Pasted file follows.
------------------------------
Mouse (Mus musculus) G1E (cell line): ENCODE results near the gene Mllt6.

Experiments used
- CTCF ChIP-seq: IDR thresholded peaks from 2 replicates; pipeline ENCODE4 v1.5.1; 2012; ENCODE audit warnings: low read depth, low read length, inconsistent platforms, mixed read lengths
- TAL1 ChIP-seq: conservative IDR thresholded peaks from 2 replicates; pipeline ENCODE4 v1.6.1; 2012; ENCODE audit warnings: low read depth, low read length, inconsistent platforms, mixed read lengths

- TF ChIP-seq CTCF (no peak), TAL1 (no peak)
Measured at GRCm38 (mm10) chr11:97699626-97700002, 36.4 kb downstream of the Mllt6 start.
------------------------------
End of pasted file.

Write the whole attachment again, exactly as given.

Mouse (Mus musculus) G1E (cell line): ENCODE results near the gene Mllt6.

Experiments used
- CTCF ChIP-seq: IDR thresholded peaks from 2 replicates; pipeline ENCODE4 v1.5.1; 2012; ENCODE audit warnings: low read depth, low read length, inconsistent platforms, mixed read lengths
- TAL1 ChIP-seq: conservative IDR thresholded peaks from 2 replicates; pipeline ENCODE4 v1.6.1; 2012; ENCODE audit warnings: low read depth, low read length, inconsistent platforms, mixed read lengths

- TF ChIP-seq CTCF (no peak), TAL1 (no peak)
Measured at GRCm38 (mm10) chr11:97699626-97700002, 36.4 kb downstream of the Mllt6 start.